Most people’s mental image of “meat” is a thick, juicy T-bone steak. On Paleo, bacon might be a close second. But while there’s nothing wrong with steak and bacon, focusing too closely on just a few kinds of animals can lead to a very limited menu of poultry, beef, and pork. Even if you eat a variety of organs and different cuts of meat, restricting yourself to land animals like this can reduce the variety and micronutrient content of your diet, not to mention cutting you off from a whole world of delicious recipes! Two-thirds of the Earth is covered with water; fish and other types of seafood diet present a wide array of Paleo meal options. While it’s important to be aware of environmental issues and potential food toxins, the benefits of eating fish are far greater than the risks, making seafood diet one important part of a balanced diet.
Nutritional Benefits of Fish
Eating high-quality seafood can help you improve your health by balancing this ratio: studies have shown that moderate doses of EPA and DHA protect against heart disease. On the other hand, more is not necessarily better: above a “modest consumption,” (about two servings of wild-caught salmon or mussels per week) the risk of a heart attack was not lowered any further. Like safe starches, O3s are best consumed in moderation, rather than avoided entirely or eaten to excess.
Anything that lived in the sea at some point (fish, shellfish, seaweed, or anything that ate them) will contain significant amounts of iodine.
Another essential nutrient found in seafood is selenium. This makes seafood an ideal dietary choice for people avoiding nuts since the other major dietary source of selenium is Brazil Nuts. Like iodine, selenium supports thyroid function and helps prevent oxidative stress. Although most people get plenty of selenium in their diet, people with malabsorptive disorders (like undiagnosed food intolerances, Crohn’s disease, celiac disease, or IBS ), and people with chronically inflamed guts are more susceptible. Thus, getting enough seafood is especially important if your gut is damaged, because people with gut disorders should generally be avoiding nuts, including Brazil Nuts.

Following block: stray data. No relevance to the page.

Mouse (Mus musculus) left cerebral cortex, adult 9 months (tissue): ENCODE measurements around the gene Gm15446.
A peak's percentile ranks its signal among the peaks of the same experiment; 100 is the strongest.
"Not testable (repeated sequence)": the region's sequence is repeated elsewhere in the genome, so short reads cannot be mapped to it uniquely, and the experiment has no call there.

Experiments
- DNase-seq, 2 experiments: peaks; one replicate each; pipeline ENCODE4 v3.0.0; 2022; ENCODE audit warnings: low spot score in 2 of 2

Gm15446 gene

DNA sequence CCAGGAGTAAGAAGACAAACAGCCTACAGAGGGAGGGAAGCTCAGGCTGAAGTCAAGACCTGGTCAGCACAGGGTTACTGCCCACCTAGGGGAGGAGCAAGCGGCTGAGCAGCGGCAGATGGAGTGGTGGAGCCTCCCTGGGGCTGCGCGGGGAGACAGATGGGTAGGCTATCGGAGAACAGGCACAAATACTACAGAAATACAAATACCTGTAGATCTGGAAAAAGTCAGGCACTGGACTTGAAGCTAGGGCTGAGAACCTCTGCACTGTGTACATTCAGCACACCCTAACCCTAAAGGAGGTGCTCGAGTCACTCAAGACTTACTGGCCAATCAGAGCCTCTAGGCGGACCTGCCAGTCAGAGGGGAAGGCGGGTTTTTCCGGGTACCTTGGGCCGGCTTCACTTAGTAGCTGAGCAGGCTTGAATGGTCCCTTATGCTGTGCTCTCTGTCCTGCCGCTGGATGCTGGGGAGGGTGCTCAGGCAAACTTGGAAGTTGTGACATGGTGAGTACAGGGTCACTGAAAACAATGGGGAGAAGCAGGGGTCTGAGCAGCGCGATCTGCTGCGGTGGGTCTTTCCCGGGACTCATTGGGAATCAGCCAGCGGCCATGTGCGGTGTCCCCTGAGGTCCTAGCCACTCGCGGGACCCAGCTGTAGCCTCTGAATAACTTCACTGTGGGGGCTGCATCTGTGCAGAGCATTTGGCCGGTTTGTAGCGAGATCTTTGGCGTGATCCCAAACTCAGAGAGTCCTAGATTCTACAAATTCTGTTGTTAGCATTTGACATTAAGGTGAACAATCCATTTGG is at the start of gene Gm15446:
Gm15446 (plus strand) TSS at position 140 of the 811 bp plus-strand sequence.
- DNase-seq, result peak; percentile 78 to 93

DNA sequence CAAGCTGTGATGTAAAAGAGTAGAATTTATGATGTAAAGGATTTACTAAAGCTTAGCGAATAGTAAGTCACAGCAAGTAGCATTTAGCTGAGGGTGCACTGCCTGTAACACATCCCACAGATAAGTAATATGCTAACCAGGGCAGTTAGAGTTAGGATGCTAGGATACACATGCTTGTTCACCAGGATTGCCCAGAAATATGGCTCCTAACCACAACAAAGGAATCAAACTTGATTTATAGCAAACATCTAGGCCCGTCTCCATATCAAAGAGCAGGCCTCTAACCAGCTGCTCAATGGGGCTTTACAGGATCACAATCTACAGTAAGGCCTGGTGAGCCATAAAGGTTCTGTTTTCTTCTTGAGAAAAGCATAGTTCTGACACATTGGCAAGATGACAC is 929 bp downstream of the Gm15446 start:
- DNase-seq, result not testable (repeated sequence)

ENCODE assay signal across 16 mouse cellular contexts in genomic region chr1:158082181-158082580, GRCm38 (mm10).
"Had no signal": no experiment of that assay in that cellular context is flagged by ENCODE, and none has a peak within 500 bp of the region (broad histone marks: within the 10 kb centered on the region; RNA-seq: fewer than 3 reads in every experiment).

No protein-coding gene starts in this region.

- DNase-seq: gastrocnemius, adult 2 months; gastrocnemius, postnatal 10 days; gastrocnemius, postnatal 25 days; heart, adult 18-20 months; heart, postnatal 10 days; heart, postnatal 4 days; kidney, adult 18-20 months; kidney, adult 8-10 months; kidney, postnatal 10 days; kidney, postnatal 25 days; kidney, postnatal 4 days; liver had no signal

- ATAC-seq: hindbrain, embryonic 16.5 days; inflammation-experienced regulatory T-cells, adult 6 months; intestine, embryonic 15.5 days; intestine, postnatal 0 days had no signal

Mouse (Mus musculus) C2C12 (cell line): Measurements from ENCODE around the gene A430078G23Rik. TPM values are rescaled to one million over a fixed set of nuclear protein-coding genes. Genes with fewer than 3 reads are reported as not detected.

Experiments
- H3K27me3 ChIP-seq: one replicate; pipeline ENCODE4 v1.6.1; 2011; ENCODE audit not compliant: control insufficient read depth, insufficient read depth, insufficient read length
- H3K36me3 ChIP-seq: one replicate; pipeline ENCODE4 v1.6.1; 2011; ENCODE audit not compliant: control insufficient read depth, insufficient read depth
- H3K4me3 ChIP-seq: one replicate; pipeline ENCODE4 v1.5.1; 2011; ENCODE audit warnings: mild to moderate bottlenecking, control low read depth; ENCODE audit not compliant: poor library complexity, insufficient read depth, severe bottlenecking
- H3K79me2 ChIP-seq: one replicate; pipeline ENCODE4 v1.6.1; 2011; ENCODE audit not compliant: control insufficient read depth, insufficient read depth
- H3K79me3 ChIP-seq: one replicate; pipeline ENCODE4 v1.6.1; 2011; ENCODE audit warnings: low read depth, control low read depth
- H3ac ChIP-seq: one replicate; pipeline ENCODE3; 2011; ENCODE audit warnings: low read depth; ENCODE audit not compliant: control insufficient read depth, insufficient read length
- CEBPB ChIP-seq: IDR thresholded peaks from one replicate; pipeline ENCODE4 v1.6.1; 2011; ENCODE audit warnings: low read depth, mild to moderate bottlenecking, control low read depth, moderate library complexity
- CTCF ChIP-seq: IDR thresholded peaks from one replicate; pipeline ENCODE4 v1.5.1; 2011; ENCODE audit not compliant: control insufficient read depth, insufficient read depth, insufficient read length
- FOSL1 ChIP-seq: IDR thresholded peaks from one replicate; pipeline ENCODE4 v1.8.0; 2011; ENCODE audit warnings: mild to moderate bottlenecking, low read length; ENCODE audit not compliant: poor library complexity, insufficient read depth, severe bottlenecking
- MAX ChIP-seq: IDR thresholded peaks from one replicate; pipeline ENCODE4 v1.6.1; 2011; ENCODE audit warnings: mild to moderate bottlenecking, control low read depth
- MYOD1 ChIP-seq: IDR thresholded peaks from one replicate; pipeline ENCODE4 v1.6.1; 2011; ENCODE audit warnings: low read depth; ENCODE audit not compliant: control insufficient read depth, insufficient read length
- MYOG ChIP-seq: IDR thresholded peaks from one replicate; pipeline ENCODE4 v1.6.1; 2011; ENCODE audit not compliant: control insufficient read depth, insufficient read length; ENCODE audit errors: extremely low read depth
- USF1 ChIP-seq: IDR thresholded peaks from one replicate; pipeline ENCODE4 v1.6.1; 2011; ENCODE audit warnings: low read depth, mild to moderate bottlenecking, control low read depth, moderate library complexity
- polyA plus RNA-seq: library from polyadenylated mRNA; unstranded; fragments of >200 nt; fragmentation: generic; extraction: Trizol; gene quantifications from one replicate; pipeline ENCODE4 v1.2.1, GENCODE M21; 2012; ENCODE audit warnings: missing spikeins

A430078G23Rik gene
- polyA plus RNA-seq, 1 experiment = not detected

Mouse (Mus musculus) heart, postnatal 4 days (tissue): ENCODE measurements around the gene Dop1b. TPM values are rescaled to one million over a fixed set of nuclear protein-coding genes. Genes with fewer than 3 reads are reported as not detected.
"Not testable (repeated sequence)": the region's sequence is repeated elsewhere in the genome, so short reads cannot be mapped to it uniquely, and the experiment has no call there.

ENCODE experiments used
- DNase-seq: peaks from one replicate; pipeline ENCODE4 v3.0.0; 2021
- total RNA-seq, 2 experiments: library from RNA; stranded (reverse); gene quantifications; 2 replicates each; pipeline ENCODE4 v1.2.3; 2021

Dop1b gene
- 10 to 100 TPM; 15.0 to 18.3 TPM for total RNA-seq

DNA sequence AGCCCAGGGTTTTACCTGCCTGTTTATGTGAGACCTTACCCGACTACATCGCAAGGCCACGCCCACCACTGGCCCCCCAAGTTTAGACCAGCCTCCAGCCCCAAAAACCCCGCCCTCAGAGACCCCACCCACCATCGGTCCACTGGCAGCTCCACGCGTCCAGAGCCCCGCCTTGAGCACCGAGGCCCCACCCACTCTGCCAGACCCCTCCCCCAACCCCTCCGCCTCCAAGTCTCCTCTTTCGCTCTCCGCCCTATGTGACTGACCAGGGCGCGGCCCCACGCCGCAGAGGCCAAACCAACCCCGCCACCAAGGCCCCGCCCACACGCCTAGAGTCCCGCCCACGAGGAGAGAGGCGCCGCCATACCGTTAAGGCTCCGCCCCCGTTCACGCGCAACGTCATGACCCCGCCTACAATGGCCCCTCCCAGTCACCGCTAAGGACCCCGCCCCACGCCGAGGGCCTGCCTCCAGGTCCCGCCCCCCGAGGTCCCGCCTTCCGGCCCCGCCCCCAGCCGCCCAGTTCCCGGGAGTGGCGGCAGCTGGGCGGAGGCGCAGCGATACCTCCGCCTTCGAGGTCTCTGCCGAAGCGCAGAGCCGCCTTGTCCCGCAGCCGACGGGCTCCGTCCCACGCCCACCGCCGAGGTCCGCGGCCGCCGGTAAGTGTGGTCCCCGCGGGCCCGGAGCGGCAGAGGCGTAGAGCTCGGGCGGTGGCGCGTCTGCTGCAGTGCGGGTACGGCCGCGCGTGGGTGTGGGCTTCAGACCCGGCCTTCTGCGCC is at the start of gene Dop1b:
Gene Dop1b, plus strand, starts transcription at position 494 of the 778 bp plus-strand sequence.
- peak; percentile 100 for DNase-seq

Heavy Metals and Toxic Pollutants
Fish is a tasty and very nutritious addition to your diet. But like land animals, fish can also contain various environmental toxins that seep into our seas and oceans from commercial farming operations, manufacturing plants, and other wastes. One of the most common of these toxins is mercury, a heavy metal used in all kinds of industrial applications. Microorganisms in marine environments convert this mercury into methylmercury, which accumulates through the food chain. This means that the higher a fish is on the food chain, the more concentrated the mercury in its body will be: small fish like sardines and anchovies have a very low concentration of mercury, while large, predatory fish like swordfish have more.
As serious as mercury poisoning is, all the well-intentioned warnings against eating fish may not actually be warranted. Mercury is certainly toxic, but the high levels of selenium in most fish naturally protects against mercury poisoning by binding to mercury, preventing the body from absorbing it. Thus, there’s no reason to avoid fish because you’re afraid of mercury poisoning. If you’re very concerned, make an effort to eat fish lower on the food chain, and avoid fish that are very high in mercury. The four worst offenders in this regard are Tilefish, King Mackerel, Shark, and Swordfish: Tuna gets a lot of bad press for being loaded with mercury, but this is mostly because tuna is very popular, not because it’s particularly problematic.